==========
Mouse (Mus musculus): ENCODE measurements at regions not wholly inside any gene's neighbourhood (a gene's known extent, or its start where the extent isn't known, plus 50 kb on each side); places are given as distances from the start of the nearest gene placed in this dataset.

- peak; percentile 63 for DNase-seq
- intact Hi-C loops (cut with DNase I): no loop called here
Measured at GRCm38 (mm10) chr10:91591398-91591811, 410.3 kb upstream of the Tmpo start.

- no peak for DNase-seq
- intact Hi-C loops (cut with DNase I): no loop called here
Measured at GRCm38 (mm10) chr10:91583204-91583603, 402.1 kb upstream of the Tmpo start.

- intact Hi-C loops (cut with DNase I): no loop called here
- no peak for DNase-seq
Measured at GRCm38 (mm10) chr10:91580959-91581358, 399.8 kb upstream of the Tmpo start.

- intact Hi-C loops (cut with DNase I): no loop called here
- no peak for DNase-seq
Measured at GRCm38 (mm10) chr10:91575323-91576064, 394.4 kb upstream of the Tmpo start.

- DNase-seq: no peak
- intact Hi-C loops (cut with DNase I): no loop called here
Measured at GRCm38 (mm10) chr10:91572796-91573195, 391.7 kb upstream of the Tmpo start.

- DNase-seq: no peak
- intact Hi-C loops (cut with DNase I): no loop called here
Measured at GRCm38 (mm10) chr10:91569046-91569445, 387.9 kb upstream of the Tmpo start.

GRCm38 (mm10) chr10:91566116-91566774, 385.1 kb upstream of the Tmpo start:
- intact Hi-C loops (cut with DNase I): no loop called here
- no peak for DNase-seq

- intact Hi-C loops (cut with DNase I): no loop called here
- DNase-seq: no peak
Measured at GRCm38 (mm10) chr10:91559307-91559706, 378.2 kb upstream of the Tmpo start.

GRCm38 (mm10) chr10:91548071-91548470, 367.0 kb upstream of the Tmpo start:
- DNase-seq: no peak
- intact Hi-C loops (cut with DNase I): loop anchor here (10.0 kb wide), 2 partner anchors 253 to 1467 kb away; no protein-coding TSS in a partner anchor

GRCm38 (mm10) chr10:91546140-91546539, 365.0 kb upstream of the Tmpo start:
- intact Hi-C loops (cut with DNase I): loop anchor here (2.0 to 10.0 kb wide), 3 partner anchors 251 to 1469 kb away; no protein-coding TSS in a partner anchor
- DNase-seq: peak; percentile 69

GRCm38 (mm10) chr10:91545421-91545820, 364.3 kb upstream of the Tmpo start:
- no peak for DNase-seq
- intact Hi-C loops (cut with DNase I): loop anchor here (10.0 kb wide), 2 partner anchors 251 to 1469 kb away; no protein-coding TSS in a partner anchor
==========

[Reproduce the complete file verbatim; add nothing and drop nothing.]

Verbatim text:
Mouse (Mus musculus): ENCODE measurements at regions not wholly inside any gene's neighbourhood (a gene's known extent, or its start where the extent isn't known, plus 50 kb on each side); places are given as distances from the start of the nearest gene placed in this dataset.

- peak; percentile 63 for DNase-seq
- intact Hi-C loops (cut with DNase I): no loop called here
Measured at GRCm38 (mm10) chr10:91591398-91591811, 410.3 kb upstream of the Tmpo start.

- no peak for DNase-seq
- intact Hi-C loops (cut with DNase I): no loop called here
Measured at GRCm38 (mm10) chr10:91583204-91583603, 402.1 kb upstream of the Tmpo start.

- intact Hi-C loops (cut with DNase I): no loop called here
- no peak for DNase-seq
Measured at GRCm38 (mm10) chr10:91580959-91581358, 399.8 kb upstream of the Tmpo start.

- intact Hi-C loops (cut with DNase I): no loop called here
- no peak for DNase-seq
Measured at GRCm38 (mm10) chr10:91575323-91576064, 394.4 kb upstream of the Tmpo start.

- DNase-seq: no peak
- intact Hi-C loops (cut with DNase I): no loop called here
Measured at GRCm38 (mm10) chr10:91572796-91573195, 391.7 kb upstream of the Tmpo start.

- DNase-seq: no peak
- intact Hi-C loops (cut with DNase I): no loop called here
Measured at GRCm38 (mm10) chr10:91569046-91569445, 387.9 kb upstream of the Tmpo start.

GRCm38 (mm10) chr10:91566116-91566774, 385.1 kb upstream of the Tmpo start:
- intact Hi-C loops (cut with DNase I): no loop called here
- no peak for DNase-seq

- intact Hi-C loops (cut with DNase I): no loop called here
- DNase-seq: no peak
Measured at GRCm38 (mm10) chr10:91559307-91559706, 378.2 kb upstream of the Tmpo start.

GRCm38 (mm10) chr10:91548071-91548470, 367.0 kb upstream of the Tmpo start:
- DNase-seq: no peak
- intact Hi-C loops (cut with DNase I): loop anchor here (10.0 kb wide), 2 partner anchors 253 to 1467 kb away; no protein-coding TSS in a partner anchor

GRCm38 (mm10) chr10:91546140-91546539, 365.0 kb upstream of the Tmpo start:
- intact Hi-C loops (cut with DNase I): loop anchor here (2.0 to 10.0 kb wide), 3 partner anchors 251 to 1469 kb away; no protein-coding TSS in a partner anchor
- DNase-seq: peak; percentile 69

GRCm38 (mm10) chr10:91545421-91545820, 364.3 kb upstream of the Tmpo start:
- no peak for DNase-seq
- intact Hi-C loops (cut with DNase I): loop anchor here (10.0 kb wide), 2 partner anchors 251 to 1469 kb away; no protein-coding TSS in a partner anchor